Trust the president who led us into Iraq on the basis of disinformation and misinformation? Trust the president who just weeks ago told us the National Security Agency program involved only international calls with al-Qaeda? (That explanation is now apparently "inoperative," to use Richard Nixon's famous phrase.).
The same president who said he'd fire anyone in the White House who helped leak the identity of Valerie Plame, the undercover CIA employee whose husband helped expose Bush's lies about Iraq's nuclear capacity. Now with Karl Rove admittedly in the center of the effort to discredit Wilson and reveal Plame, the president says he has no comment on a continuing criminal investigation. Fool me once, shame on you. Fool me again and again and again, forget about it.
This isn't a routine Washington dustup. This concerns the trampling of the Fourth Amendment by the administration and the sale of our privacy by the phone companies (with the honorable exception of Qwest). And it isn't an isolated case. This president — and Vice President Cheney, who is the driving force behind this matter — believes the president acts above the law in the war on terror. He claims the right to make war without a congressional declaration.
He claims the right to surveil Americans without warrant, to arrest us without probable cause, to hold us without a hearing, to deny us the right to counsel or even to hear the charges against us if the government decides, on the basis of evidence they need not produce, to tag us as accomplices in the War on Terror.
Now, most Americans would gladly sacrifice some liberties if it would increase our security against another Sept. 11. President Bush counts on that feeling when he acts above the law. But the entire fabric of our freedom — our Constitution that he is sworn to defend, our liberties that the war on terror is supposed to protect — is woven in a system of checks and balances.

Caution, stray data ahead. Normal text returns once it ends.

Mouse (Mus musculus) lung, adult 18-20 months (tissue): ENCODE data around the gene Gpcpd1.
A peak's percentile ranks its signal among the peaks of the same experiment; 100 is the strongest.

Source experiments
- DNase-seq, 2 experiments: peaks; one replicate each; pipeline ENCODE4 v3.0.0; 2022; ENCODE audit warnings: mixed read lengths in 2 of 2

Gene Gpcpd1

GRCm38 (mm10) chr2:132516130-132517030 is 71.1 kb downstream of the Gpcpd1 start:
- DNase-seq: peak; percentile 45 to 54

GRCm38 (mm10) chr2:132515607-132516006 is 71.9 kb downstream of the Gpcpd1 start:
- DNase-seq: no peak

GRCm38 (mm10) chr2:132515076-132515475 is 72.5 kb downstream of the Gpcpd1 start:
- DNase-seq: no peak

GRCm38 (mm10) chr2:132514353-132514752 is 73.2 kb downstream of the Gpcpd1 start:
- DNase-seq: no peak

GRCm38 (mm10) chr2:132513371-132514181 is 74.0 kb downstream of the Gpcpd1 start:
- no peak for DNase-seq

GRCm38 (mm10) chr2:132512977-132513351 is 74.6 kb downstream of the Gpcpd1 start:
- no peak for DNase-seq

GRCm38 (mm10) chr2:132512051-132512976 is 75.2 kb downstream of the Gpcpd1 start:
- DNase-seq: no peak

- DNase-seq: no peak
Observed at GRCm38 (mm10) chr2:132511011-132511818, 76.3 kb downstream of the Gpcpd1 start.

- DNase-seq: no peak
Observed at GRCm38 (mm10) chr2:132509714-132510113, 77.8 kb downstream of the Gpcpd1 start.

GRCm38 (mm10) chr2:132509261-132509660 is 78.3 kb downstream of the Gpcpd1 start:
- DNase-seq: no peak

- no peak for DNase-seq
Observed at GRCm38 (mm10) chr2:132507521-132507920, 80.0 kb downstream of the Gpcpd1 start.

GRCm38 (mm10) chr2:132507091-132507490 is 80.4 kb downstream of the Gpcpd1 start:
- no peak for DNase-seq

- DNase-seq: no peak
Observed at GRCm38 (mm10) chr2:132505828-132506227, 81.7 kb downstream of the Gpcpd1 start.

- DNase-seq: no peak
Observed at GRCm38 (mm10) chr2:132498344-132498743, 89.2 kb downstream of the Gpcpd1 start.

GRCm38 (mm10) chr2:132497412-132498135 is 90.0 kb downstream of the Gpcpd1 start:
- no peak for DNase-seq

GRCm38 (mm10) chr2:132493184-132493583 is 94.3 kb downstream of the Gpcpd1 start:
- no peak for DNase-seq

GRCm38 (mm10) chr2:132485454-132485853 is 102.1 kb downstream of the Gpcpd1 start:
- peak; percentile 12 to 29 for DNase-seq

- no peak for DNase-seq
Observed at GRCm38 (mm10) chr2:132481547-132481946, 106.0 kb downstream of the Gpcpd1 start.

"No one man can take us to war." No intelligence operative, security agency, police official, jailor or president can lock us up without a warrant and imprison us without due process and review. Our system of liberties is not based on trusting the person in power. It is based on checks and balances, on independent review to curb the excesses of officials.
Here, all the checks and balances have been tossed aside. Qwest, the only honorable phone company, refused to cooperate with the NSA in this program without a warrant or permission from the Federal Intelligence Surveillance Act Court. NSA refused to produce either; the FISA court was ignored.
The NSA and the administration have simply refused to supply information to the Congress, and the lame Republican Congress has refused to hold them accountable. When the Justice Department's independent Office of Professional Responsibility opened an investigation on the lawyers who signed off the program, the White House refused to provide the secrecy clearances needed to have the investigation go forward.
"Trust us," the president says, and then he insures that we have no choice but to trust him — since every legal check and balance is locked out.
Democrats should stand up and promise an en-depth series of investigations of this administration and its lawlessness.
We wage the war on al-Qaeda terrorists in defense of our freedoms. We had better make certain this administration isn't shredding those freedoms along the way.
The Rev. Jesse Jackson Sr. is founder and president of the Rainbow/PUSH Coalition.